In part four of our series on capture management processes, Mike Lisagor explores the critical step of picking the right teammates.
Editor’s Note: This is the fourth part in a series on how to assess the win-ability of a new business opportunity. In this series, Mike Lisagor, a government business development expert, takes a detailed look at the Opportunity Assessment NOW ten factors that influence winning. Read part one on Understanding the Requirements, part two on Customer Relationships and part three on Knowing the Competitive Landscape.
There are several reasons why companies might form a team to bid on a specific opportunity. Some of these include:
- To add a large, more credible company to demonstrate technical depth
- To fill a missing key personnel or technical requirement
- To take a known competitor off the street
- To satisfy a customer’s implicit or explicit preference for the involvement of an incumbent company, niche provider or local presence
- To fulfill a socio-economic status requirement either for the prime contractor or as a percentage of the contract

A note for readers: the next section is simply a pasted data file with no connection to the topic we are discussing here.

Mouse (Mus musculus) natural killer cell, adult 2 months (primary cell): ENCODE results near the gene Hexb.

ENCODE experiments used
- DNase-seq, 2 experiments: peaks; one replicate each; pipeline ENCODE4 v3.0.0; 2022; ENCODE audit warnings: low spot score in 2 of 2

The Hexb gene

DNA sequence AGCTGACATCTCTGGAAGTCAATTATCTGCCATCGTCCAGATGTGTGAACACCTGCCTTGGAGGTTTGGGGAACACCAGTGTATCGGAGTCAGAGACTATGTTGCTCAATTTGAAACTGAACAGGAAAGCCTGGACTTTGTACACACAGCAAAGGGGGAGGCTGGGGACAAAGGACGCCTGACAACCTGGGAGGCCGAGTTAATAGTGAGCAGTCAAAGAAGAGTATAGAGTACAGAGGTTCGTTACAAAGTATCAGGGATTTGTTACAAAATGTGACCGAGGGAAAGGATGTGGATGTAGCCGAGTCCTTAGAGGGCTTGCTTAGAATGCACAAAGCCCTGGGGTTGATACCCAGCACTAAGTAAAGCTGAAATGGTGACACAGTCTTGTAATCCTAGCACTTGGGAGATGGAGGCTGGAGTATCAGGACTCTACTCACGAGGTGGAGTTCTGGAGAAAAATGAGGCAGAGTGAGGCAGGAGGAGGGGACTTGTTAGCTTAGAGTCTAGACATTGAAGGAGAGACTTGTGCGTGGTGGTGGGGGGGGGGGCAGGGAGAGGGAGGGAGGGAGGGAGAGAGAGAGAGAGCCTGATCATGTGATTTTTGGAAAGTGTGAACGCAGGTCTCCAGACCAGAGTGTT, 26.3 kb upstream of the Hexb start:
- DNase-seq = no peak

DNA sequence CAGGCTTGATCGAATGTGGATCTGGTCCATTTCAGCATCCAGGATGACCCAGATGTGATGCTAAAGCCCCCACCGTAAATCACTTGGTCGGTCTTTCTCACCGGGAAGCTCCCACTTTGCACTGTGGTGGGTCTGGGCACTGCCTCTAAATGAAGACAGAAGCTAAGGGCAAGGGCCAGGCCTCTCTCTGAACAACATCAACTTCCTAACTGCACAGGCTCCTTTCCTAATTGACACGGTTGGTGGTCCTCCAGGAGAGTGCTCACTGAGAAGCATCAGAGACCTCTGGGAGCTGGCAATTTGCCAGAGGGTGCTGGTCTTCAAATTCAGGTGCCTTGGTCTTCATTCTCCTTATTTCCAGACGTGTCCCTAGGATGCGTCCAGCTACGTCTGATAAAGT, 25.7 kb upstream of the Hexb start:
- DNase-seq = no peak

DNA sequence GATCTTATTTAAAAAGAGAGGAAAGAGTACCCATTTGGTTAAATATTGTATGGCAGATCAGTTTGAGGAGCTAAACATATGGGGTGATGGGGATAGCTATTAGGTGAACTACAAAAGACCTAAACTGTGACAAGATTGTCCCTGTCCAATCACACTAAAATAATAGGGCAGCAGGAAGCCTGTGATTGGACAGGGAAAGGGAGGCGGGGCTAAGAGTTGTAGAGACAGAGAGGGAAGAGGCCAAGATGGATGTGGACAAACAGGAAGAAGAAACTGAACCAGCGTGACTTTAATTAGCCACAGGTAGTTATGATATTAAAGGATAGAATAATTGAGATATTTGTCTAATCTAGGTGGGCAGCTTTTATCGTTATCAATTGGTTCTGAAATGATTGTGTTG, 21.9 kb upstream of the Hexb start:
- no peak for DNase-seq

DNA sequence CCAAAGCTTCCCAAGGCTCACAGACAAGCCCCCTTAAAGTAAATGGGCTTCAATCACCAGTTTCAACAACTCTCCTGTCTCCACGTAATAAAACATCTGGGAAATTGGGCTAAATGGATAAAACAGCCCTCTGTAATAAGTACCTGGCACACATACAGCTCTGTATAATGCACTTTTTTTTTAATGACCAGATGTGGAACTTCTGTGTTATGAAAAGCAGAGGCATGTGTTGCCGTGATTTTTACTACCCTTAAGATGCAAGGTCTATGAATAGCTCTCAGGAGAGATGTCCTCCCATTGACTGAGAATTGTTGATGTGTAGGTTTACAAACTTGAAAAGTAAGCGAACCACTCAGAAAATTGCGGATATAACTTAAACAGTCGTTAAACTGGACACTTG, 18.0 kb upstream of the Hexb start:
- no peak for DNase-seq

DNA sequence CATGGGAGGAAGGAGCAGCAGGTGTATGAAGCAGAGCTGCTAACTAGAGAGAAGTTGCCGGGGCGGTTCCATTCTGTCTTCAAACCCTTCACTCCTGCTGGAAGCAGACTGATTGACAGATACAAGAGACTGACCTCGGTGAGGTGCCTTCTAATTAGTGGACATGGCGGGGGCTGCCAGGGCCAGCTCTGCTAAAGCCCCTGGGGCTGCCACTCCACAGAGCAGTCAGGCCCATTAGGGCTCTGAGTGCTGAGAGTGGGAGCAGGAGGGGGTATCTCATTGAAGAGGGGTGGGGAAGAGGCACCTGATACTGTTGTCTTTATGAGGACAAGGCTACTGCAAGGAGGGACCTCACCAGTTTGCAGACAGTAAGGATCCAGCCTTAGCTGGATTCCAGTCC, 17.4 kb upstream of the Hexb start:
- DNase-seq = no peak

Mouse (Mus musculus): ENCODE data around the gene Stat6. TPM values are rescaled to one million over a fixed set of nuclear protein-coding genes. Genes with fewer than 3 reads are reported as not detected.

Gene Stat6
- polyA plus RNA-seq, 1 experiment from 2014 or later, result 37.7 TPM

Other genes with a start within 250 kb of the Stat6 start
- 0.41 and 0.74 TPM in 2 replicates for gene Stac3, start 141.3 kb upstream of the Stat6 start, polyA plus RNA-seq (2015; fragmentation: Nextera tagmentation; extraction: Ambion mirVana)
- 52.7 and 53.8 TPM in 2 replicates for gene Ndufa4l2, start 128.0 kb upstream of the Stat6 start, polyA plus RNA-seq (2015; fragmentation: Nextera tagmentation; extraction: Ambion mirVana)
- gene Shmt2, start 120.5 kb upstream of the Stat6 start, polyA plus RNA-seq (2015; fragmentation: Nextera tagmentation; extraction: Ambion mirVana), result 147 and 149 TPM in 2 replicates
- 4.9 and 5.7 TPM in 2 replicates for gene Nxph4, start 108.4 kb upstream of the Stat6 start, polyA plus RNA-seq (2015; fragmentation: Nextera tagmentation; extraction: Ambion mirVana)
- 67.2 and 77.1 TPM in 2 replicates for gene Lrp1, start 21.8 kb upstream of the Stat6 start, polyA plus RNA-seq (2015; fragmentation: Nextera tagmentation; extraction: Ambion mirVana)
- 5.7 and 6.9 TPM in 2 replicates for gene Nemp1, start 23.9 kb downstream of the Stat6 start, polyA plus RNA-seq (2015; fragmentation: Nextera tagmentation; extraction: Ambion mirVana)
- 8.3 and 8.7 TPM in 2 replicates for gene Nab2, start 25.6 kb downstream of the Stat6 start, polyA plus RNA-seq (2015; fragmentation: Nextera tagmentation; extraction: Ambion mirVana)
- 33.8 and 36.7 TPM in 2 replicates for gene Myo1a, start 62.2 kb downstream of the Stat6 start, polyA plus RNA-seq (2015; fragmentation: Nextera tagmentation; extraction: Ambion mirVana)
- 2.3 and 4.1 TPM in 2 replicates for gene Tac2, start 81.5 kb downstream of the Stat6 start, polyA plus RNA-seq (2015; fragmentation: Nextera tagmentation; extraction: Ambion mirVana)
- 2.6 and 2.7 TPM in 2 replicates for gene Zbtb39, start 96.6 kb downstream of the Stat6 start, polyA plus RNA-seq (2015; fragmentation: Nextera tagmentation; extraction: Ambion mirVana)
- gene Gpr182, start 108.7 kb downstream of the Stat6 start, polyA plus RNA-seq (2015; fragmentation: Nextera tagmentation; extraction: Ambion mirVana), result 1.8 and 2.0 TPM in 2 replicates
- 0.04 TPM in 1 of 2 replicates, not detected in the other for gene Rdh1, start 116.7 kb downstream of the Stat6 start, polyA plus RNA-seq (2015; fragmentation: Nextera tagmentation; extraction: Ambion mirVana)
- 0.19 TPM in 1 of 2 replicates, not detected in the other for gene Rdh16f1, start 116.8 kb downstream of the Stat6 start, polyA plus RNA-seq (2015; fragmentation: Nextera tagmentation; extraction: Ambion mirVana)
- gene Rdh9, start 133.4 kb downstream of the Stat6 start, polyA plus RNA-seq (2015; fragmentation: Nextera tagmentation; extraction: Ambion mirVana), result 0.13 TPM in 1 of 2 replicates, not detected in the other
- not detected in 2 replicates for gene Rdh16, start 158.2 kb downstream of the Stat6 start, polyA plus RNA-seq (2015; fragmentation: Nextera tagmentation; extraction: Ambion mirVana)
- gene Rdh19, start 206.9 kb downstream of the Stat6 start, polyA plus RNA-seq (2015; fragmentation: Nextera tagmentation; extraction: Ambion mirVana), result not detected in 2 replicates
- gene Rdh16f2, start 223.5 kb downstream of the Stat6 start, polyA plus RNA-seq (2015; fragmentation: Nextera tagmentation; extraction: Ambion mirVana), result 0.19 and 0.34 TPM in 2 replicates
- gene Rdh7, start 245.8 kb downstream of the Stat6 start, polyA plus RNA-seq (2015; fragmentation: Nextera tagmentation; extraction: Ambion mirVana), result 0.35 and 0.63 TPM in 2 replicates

- As part of a joint venture or a broader, strategic teaming arrangement
The following table can be used to evaluate and communicate the teaming landscape in a capture plan or briefing.
First, identify the appropriate Win Strategy Criteria for your specific opportunity. This should be based on perceived customer needs as a result of reading procurement documentation and meetings with the customer. Establishing the Win Strategy Criteria should be done before consideration of any potential teaming partners.
Next, assess your company’s ability to meet the key Win Strategy Criteria and identify any gaps that could be filled by the capabilities of a teammate.
Finally, evaluate each candidate company against the same criteria using high/medium/low or a numerical rating to determine the best-fit teammate. Once a teaming agreement has been made with a company, be sure to develop effective statements of work for the areas that are to be subcontracted. Caution: avoid teaming just because it’s someone you already know. Instead, team to win!
Teaming is one of the most important aspects of a capture strategy. Be prepared to explain why specific teammates were selected in your capture plan or briefing. Based on the information collected, you should be able to assess how well your team fulfills the customer’s requirements.
Next week: Factor Five: Management Approach.
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